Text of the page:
The Bluest Eye: How Society Took Pecola’s Innocence Essay
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The immoral acts of society raped Pecola Breedlove, took her innocence, and left her to go insane. The Random House Dictionary defines “rape” as “an act of plunder, violent seizure, or abuse; despoliation; violation.” The Random House definition perfectly describes what happens to Pecola over the course of the novel. From Pecola’s standpoint, society rapes her repeatedly, by their judgmental attitudes towards everything that she is; she is “ugly,” she is poor, she is black. In Toni Morrison’s The Bluest Eye, Morrison shines a critical light on society, illumining the immoral acts that it participates in, through the story of how a little girl is thrown by the wayside since she does not embody the societal ideal. Instead of one human…show more content…
Because society’s standard of beauty is being a pretty, white girl, she is labeled as ugly, and in Pecola’s society, ugly people do not get attention, they do not deserve attention.
Society continues to rape Pecola through its refusal to acknowledge her as a human being. Since society thinks she is “ugly”, no one needs to care for or love her. For example, one of the biggest insults that her peers use for teasing boys is using Pecola as the insult.
She also knew that when one of the girls at school wanted to be particularly insulting to a boy, or wanted to get immediate response from a boy, she could say 'Bobby loves Pecola Breedlove' (Pg. 34).
Think about that schoolyard tactic for one second; instead of being called a bad name, you are the bad name. The greatest insult is actually liking something like Pecola Breedlove. This quote is just a start in showing how much societal disregard is shown toward Pecola. During the end of the story, we see our protagonist going into a dark mental state because of how the culture around her still treats her with a lack of any compassion. “Grown people looked away; children, those who were not frightened by her, laughed outright” (Pg. 162). Even in her most distraught and emotionally fragile time, people ignore her or mock her for her pain or her apparent “weirdness.” They deemed a little girl to be less than a human, and they justified
Read an in-depth analysis of Pecola Breedlove.
Read an in-depth analysis of Claudia MacTeer.
Read an in-depth analysis of Cholly Breedlove.
Pauline (Polly) Breedlove - Pecola’s mother, who believes that she is ugly; this belief has made her lonely and cold. She has a deformed foot and sees herself as the martyr of a terrible marriage. She finds meaning not in her own family but in romantic movies and in her work caring for a well-to-do white family.
Frieda MacTeer - Claudia’s ten-year-old sister, who shares Claudia’s independence and stubbornness. Because she is closer to adolescence, Frieda is more vulnerable to her community’s equation of whiteness with beauty. Frieda is more knowledgeable about the adult world and sometimes braver than Claudia.
Mrs. MacTeer - Claudia’s mother, an authoritarian and sometimes callous woman who nonetheless steadfastly loves and protects her children. She is given to fussing aloud and to singing the blues.
Henry Washington - The MacTeers’ boarder, who has a reputation for being a steady worker and a quiet man. Middle-aged, he has never married and has a lecherous side.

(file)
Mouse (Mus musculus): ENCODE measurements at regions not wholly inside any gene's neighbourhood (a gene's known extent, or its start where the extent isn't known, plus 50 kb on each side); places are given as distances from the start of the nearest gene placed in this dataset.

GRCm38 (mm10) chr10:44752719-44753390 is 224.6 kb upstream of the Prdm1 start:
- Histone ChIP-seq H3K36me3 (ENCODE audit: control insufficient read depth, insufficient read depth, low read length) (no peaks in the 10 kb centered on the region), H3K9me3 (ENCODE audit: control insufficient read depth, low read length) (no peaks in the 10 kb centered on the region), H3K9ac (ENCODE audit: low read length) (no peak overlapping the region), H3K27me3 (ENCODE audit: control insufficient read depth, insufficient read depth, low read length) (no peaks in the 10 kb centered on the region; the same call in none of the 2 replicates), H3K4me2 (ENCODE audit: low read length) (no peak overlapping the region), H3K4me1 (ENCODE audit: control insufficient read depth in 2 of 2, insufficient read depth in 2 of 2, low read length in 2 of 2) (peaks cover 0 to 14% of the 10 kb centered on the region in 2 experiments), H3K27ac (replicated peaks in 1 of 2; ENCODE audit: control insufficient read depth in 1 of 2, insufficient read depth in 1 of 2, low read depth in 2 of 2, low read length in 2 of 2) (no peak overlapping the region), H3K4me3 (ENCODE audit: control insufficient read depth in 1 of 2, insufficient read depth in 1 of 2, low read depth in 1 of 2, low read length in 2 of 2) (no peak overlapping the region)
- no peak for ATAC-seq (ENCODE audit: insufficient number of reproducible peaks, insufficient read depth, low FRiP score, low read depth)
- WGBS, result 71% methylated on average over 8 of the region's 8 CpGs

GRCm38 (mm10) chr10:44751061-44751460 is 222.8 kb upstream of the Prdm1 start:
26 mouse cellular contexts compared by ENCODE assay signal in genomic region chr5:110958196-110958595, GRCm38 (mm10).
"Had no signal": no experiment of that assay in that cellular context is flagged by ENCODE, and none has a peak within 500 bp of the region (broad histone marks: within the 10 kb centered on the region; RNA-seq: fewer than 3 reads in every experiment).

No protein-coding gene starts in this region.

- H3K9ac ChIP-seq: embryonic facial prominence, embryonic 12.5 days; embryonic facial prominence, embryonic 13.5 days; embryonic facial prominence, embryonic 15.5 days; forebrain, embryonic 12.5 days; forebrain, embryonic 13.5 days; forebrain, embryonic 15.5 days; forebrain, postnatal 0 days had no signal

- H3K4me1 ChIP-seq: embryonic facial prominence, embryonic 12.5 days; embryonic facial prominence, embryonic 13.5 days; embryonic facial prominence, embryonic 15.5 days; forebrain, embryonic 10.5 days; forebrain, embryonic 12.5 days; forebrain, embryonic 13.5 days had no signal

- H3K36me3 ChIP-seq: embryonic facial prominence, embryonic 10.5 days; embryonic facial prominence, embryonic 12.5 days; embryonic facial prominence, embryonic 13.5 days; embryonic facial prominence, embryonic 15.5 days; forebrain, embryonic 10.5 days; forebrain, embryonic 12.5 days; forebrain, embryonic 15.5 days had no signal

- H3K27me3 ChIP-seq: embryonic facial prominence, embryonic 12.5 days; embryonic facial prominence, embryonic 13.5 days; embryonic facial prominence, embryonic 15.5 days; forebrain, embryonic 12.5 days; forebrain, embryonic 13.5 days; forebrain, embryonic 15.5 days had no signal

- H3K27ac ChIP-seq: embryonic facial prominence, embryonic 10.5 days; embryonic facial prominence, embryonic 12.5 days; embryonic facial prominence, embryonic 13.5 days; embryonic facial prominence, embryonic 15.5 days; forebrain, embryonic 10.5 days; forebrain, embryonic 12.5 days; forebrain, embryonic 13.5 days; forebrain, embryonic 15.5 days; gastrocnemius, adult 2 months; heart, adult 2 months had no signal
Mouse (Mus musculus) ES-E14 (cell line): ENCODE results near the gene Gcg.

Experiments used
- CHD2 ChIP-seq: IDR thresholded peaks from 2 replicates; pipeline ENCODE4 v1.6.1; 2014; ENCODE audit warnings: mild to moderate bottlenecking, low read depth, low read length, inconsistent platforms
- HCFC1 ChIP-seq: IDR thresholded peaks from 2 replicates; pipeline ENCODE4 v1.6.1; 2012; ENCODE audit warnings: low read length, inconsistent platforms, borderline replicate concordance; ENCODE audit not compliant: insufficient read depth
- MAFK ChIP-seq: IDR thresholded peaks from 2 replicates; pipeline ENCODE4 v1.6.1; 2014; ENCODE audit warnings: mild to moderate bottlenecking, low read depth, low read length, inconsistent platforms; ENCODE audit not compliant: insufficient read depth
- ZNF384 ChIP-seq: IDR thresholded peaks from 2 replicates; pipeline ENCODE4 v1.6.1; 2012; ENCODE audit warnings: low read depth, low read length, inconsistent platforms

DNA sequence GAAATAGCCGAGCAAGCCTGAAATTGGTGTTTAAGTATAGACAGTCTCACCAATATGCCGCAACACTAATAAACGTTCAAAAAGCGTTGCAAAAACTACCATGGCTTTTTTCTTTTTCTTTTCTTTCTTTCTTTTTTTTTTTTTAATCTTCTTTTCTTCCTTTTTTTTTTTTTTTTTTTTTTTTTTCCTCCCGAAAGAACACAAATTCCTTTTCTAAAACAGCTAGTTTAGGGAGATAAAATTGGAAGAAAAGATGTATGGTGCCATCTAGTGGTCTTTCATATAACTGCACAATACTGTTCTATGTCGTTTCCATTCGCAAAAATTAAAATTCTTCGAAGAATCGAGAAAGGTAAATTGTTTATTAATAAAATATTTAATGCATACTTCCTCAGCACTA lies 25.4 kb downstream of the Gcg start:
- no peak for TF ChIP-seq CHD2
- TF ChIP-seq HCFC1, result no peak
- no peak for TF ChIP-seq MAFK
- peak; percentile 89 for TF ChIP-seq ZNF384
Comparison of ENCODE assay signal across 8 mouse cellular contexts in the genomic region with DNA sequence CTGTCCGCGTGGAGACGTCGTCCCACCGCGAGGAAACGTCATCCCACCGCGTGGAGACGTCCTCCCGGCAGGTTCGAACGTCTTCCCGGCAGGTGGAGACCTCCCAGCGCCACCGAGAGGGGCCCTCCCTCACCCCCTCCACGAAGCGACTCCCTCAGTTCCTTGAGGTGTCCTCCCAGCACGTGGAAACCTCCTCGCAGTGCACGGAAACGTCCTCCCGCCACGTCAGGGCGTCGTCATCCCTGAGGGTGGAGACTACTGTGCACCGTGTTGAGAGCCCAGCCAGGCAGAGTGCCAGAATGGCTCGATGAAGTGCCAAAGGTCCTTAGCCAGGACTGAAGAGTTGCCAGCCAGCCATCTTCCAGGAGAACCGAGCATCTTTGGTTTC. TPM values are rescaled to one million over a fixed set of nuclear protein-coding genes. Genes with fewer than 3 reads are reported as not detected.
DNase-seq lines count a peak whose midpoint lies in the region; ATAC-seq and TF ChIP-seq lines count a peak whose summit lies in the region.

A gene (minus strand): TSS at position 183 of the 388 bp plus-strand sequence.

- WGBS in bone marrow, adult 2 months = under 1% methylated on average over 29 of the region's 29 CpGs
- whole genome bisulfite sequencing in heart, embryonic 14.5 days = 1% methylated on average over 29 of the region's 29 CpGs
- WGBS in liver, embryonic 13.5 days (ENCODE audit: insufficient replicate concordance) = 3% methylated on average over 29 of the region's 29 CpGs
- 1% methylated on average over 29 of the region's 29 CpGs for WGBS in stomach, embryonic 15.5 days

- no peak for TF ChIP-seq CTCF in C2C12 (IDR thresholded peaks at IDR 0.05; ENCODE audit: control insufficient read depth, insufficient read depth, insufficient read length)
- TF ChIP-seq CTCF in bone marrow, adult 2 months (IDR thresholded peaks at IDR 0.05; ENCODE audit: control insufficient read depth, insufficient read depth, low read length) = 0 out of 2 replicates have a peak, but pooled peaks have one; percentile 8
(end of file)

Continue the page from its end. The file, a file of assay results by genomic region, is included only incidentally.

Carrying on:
Sammy Breedlove - Pecola’s fourteen-year-old brother, who copes with his family’s problems by running away from home. His active response contrasts with Pecola’s passivity.
China, Poland, Miss Marie - The local whores, Miss Marie (also known as the Maginot Line) is fat and affectionate, China is skinny and sarcastic, and Poland is quiet. They live above the Breedlove apartment and befriend Pecola.
Mr. Yacobowski - The local grocer, a middle-aged white immigrant. He has a gruff manner toward little black girls.
Rosemary Villanucci - A white, comparatively wealthy girl who lives next door to the MacTeers. She makes fun of Claudia and Frieda and tries to get them into trouble, and they sometimes beat her up.
Maureen Peal - A light-skinned, wealthy black girl who is new at the local school. She accepts everyone else’s assumption that she is superior and is capable of both generosity and cruelty.
Geraldine - A middle-class black woman who, though she keeps house flawlessly and diligently cares for the physical appearances of herself and her family (including her husband, Louis, and her son, Junior), is essentially cold. She feels real affection only for her cat.
Junior - Geraldine’s son, who, in the absence of genuine affection from his mother, becomes cruel and sadistic. He tortures the family cat and harasses children who come to the nearby playground.
Soaphead Church - Born Elihue Micah Whitcomb, he is a light-skinned West Indian misanthrope and self-declared “Reader, Adviser, and Interpreter of Dreams.” He hates all kinds of human touch, with the exception of the bodies of young girls. He is a religious hypocrite.
Aunt Jimmy - The elderly woman who raises Cholly. She is affectionate but physically in decay.
Samson Fuller - Cholly’s father, who abandoned Cholly’s mother when she got pregnant. He lives in Macon, Georgia, and is short, balding, and mean.
Blue Jack - A co-worker and friend of Cholly’s during his boyhood. He is a kind man and excellent storyteller.
M’Dear - A quiet, elderly woman who serves as a doctor in the community where Cholly grows up. She is tall and impressive, and she carries a hickory stick.
Darlene - The first girl that Cholly likes. She is pretty, playful and affectionate.